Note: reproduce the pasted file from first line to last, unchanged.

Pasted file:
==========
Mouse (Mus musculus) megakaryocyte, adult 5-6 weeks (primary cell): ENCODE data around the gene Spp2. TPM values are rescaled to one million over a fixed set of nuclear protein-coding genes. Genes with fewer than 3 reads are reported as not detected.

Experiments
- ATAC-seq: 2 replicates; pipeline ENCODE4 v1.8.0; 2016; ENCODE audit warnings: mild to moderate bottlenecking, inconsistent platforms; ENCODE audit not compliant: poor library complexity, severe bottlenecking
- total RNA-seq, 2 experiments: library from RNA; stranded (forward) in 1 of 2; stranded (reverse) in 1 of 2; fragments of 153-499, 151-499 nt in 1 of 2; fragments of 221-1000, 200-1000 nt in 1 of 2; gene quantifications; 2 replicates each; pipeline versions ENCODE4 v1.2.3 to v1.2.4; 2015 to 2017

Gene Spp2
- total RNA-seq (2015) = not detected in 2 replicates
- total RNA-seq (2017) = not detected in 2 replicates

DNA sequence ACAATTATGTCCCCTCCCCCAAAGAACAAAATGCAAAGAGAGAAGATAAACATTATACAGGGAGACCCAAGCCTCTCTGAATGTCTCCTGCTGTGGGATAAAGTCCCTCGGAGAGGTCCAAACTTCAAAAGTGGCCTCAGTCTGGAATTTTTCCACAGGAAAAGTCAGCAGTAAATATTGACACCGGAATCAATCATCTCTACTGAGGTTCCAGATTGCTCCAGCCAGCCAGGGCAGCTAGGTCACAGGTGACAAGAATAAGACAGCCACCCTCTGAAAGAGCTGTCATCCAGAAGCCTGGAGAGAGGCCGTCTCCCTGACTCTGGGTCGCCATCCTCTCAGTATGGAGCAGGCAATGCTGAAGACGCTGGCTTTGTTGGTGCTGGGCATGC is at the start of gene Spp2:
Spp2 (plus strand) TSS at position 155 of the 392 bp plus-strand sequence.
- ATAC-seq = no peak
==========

Mouse (Mus musculus) megakaryocyte, adult 5-6 weeks (primary cell): ENCODE data around the gene Spp2. TPM values are rescaled to one million over a fixed set of nuclear protein-coding genes. Genes with fewer than 3 reads are reported as not detected.

Experiments
- ATAC-seq: 2 replicates; pipeline ENCODE4 v1.8.0; 2016; ENCODE audit warnings: mild to moderate bottlenecking, inconsistent platforms; ENCODE audit not compliant: poor library complexity, severe bottlenecking
- total RNA-seq, 2 experiments: library from RNA; stranded (forward) in 1 of 2; stranded (reverse) in 1 of 2; fragments of 153-499, 151-499 nt in 1 of 2; fragments of 221-1000, 200-1000 nt in 1 of 2; gene quantifications; 2 replicates each; pipeline versions ENCODE4 v1.2.3 to v1.2.4; 2015 to 2017

Gene Spp2
- total RNA-seq (2015) = not detected in 2 replicates
- total RNA-seq (2017) = not detected in 2 replicates

DNA sequence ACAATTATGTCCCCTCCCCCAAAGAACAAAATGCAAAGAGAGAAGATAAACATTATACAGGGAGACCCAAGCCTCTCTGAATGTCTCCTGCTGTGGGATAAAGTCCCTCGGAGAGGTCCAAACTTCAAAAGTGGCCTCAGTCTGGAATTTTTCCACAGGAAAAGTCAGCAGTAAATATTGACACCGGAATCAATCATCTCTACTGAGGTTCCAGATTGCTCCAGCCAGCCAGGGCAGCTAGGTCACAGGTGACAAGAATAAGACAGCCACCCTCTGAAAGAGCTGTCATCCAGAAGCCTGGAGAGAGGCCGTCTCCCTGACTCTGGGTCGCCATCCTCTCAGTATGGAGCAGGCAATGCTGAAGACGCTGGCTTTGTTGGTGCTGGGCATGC is at the start of gene Spp2:
Spp2 (plus strand) TSS at position 155 of the 392 bp plus-strand sequence.
- ATAC-seq = no peak